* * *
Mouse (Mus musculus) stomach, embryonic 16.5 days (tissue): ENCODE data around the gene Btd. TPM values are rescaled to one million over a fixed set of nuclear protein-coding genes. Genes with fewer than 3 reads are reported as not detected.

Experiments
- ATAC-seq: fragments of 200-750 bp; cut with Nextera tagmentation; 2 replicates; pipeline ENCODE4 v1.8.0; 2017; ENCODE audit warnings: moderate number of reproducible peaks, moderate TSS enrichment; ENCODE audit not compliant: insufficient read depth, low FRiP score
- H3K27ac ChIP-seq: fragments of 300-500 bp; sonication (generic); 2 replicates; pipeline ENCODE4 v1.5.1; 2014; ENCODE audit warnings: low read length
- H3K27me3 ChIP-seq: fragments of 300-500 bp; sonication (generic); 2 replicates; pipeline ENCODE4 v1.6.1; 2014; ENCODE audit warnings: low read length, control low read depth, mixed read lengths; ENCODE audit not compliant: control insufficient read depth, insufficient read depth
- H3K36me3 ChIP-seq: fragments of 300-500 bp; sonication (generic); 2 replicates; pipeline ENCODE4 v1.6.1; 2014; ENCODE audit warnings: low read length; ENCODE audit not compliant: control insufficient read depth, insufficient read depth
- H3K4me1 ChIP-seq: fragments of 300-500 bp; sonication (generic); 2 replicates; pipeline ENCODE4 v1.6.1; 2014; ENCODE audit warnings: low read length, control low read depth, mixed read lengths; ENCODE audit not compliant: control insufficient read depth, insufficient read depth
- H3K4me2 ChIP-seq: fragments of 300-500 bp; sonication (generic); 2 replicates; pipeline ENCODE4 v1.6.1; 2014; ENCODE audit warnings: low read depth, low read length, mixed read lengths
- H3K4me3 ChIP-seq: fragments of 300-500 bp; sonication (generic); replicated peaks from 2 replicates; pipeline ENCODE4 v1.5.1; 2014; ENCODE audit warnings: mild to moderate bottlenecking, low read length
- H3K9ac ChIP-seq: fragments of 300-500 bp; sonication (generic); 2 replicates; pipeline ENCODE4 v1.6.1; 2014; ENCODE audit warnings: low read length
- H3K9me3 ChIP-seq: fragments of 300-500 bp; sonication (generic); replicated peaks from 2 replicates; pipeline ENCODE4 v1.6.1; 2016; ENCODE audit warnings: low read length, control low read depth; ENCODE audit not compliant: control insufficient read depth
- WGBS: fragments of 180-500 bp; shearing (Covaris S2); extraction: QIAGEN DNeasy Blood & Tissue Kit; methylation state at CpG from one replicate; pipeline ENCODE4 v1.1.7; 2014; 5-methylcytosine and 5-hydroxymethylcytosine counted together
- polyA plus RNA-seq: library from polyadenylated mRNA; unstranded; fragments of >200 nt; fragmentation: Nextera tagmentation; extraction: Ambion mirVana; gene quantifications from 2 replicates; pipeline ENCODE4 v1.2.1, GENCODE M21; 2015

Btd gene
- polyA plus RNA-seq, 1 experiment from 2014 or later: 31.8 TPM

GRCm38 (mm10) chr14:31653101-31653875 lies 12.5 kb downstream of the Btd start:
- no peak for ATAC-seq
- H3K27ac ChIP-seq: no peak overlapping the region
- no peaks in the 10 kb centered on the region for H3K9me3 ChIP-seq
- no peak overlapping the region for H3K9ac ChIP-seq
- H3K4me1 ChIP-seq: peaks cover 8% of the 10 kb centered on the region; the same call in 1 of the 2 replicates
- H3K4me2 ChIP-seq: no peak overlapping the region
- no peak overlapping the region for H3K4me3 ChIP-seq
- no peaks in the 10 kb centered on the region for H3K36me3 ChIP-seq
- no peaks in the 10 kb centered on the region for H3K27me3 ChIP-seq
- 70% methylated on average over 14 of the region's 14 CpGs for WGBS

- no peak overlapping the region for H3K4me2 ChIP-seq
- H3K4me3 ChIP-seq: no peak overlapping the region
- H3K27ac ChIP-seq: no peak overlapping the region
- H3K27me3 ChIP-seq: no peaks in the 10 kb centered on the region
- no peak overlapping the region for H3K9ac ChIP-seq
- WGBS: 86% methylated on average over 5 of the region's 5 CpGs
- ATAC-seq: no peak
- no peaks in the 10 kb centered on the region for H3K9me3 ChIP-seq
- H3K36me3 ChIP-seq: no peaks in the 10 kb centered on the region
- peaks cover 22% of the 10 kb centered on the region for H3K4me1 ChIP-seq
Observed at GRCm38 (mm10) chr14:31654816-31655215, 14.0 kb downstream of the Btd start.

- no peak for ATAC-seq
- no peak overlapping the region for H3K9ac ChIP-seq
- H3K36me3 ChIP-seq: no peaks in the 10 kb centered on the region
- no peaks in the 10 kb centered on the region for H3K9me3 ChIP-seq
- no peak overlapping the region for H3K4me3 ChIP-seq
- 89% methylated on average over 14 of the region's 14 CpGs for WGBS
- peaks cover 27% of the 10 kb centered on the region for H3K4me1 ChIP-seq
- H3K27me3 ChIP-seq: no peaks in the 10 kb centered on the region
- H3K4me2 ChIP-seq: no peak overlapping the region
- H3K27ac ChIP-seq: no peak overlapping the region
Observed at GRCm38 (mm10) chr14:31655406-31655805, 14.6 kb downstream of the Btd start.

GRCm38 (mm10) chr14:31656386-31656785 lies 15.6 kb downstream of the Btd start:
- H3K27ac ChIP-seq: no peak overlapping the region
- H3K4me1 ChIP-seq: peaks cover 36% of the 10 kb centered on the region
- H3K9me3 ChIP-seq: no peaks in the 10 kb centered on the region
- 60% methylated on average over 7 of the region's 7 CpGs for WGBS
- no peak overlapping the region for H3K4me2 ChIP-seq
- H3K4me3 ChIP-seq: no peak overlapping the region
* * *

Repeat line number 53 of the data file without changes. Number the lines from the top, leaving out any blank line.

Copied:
- 60% methylated on average over 7 of the region's 7 CpGs for WGBS